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Multi-level contextual menus in Eclipse/GEF

clock June 22, 2009 10:46 by author JKealey

 

Scenario: I want my ContextMenuProvider to have multiple levels

Imagine you already have a ContextMenuProvider setup in your GEF editor but you would like to have multiple levels of actions, grouping elements together. This is one of the elements we recently had to accomplish in jUCMNav and since the we couldn’t easily find sample code on Google, we thought it would be nice to share this code with you.

 multilevel_contextmenu

Step 1) Code for the sub menu container

   1:  package seg.jUCMNav.actions;
   2:   
   3:  import org.eclipse.jface.action.Action;
   4:  import org.eclipse.jface.action.IAction;
   5:  import org.eclipse.jface.action.IMenuCreator;
   6:  import org.eclipse.jface.resource.ImageDescriptor;
   7:  import org.eclipse.swt.SWT;
   8:  import org.eclipse.swt.events.SelectionEvent;
   9:  import org.eclipse.swt.events.SelectionListener;
  10:  import org.eclipse.swt.widgets.Control;
  11:  import org.eclipse.swt.widgets.Menu;
  12:  import org.eclipse.swt.widgets.MenuItem;
  13:   
  14:  /**
  15:   * This action contains other actions and helps create another level of
  16:   * contextual menus.
  17:   *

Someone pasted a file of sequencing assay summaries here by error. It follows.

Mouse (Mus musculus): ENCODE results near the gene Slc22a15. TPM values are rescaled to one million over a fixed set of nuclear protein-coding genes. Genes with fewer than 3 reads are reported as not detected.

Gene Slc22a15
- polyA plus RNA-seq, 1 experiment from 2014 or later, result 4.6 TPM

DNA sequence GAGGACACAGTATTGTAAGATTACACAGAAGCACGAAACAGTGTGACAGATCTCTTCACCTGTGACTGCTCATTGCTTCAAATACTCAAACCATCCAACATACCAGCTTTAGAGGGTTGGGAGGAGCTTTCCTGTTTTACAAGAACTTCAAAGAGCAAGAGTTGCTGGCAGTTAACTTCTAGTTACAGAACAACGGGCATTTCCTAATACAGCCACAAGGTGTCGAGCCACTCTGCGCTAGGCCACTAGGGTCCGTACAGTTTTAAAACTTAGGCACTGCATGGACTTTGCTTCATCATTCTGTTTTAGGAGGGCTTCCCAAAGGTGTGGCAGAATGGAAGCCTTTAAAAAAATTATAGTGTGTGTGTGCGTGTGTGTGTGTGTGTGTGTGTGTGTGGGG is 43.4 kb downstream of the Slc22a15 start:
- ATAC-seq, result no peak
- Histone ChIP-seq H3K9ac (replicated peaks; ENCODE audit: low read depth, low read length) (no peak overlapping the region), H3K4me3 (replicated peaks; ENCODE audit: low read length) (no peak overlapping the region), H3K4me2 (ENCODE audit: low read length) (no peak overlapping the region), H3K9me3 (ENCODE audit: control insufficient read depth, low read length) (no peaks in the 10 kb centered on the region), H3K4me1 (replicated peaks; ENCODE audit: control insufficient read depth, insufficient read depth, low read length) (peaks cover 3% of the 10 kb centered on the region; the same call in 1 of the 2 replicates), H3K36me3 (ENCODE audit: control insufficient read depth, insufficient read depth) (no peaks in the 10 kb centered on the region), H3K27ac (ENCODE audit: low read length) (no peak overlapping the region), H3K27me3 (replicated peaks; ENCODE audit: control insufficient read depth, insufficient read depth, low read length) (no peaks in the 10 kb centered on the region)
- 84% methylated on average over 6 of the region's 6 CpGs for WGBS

18:   * @author jkealey
  19:   * 
  20:   */
  21:  public class SubmenuAction extends Action implements SelectionListener
  22:  {
  23:      // / Who to inform when this action is fired (meaning display the submenu)
  24:      private SelectionListener actionInstance;
  25:   
  26:      // the list of actions that are contained within this action
  27:      private IAction[] actions;
  28:   
  29:      // should we hide the disabled ones (if not, they will appear as grayed out)
  30:      private boolean hideDisabled;
  31:   
  32:      /***
  33:       * Create a submenu.
  34:       * 
  35:       * @param subactions
  36:       *            the actions that are contained within
  37:       * @param text
  38:       *            the container's textual label
  39:       * @param toolTip
  40:       *            the container's tooltip
  41:       * @param descriptor
  42:       *            the container's image descriptor
  43:       * @param hideDisabledActions
  44:       *            should we hide the disabled ones (if not, they will appear as
  45:       *            grayed out)